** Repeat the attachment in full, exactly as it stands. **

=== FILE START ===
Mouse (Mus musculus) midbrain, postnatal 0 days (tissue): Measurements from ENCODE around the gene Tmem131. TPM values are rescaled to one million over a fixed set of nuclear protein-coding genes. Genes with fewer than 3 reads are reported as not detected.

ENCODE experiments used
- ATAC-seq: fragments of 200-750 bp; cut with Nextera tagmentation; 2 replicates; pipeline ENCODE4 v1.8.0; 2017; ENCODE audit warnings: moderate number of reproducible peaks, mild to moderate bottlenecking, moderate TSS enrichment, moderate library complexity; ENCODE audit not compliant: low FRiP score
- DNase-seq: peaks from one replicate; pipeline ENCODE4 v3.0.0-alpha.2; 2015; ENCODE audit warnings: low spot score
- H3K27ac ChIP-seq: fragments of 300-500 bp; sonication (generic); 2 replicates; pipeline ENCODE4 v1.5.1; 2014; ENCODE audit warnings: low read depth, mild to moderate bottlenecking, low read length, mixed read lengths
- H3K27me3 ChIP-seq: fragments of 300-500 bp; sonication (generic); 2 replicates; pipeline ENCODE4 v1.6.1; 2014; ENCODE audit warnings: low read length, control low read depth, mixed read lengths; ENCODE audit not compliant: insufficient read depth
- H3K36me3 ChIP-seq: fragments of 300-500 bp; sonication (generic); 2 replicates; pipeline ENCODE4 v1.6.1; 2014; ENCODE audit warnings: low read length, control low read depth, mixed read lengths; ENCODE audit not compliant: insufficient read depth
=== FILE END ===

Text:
Mouse (Mus musculus) midbrain, postnatal 0 days (tissue): Measurements from ENCODE around the gene Tmem131. TPM values are rescaled to one million over a fixed set of nuclear protein-coding genes. Genes with fewer than 3 reads are reported as not detected.

ENCODE experiments used
- ATAC-seq: fragments of 200-750 bp; cut with Nextera tagmentation; 2 replicates; pipeline ENCODE4 v1.8.0; 2017; ENCODE audit warnings: moderate number of reproducible peaks, mild to moderate bottlenecking, moderate TSS enrichment, moderate library complexity; ENCODE audit not compliant: low FRiP score
- DNase-seq: peaks from one replicate; pipeline ENCODE4 v3.0.0-alpha.2; 2015; ENCODE audit warnings: low spot score
- H3K27ac ChIP-seq: fragments of 300-500 bp; sonication (generic); 2 replicates; pipeline ENCODE4 v1.5.1; 2014; ENCODE audit warnings: low read depth, mild to moderate bottlenecking, low read length, mixed read lengths
- H3K27me3 ChIP-seq: fragments of 300-500 bp; sonication (generic); 2 replicates; pipeline ENCODE4 v1.6.1; 2014; ENCODE audit warnings: low read length, control low read depth, mixed read lengths; ENCODE audit not compliant: insufficient read depth
- H3K36me3 ChIP-seq: fragments of 300-500 bp; sonication (generic); 2 replicates; pipeline ENCODE4 v1.6.1; 2014; ENCODE audit warnings: low read length, control low read depth, mixed read lengths; ENCODE audit not compliant: insufficient read depth